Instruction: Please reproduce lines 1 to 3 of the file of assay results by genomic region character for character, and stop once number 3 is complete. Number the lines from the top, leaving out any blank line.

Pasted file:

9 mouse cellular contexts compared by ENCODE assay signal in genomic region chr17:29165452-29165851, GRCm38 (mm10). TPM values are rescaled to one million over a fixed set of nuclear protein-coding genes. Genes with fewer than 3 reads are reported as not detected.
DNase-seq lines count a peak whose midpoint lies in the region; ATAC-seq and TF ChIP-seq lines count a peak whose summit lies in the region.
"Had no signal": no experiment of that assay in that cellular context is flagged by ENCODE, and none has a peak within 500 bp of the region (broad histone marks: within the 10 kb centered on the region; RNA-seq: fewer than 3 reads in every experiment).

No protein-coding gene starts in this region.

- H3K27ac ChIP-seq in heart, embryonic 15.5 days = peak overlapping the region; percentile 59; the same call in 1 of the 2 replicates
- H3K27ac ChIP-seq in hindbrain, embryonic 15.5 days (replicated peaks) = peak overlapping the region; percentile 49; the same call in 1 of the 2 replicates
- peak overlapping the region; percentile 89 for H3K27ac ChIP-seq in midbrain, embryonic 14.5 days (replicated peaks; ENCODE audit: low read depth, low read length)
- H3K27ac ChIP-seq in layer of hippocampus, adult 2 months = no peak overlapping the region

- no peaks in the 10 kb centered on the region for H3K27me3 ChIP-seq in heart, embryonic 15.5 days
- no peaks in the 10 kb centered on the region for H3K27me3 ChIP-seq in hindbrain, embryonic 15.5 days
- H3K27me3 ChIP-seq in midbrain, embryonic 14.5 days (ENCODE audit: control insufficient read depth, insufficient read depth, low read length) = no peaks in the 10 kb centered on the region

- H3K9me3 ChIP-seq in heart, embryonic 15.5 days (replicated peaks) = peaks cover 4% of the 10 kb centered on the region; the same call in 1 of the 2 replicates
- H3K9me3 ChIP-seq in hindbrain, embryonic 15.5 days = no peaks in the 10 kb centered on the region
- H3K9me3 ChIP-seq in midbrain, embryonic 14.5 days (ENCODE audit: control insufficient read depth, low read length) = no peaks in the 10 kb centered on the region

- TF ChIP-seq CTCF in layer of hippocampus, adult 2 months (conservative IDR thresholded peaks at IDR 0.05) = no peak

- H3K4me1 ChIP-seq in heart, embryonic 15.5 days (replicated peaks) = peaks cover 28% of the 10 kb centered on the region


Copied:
9 mouse cellular contexts compared by ENCODE assay signal in genomic region chr17:29165452-29165851, GRCm38 (mm10). TPM values are rescaled to one million over a fixed set of nuclear protein-coding genes. Genes with fewer than 3 reads are reported as not detected.
DNase-seq lines count a peak whose midpoint lies in the region; ATAC-seq and TF ChIP-seq lines count a peak whose summit lies in the region.
"Had no signal": no experiment of that assay in that cellular context is flagged by ENCODE, and none has a peak within 500 bp of the region (broad histone marks: within the 10 kb centered on the region; RNA-seq: fewer than 3 reads in every experiment).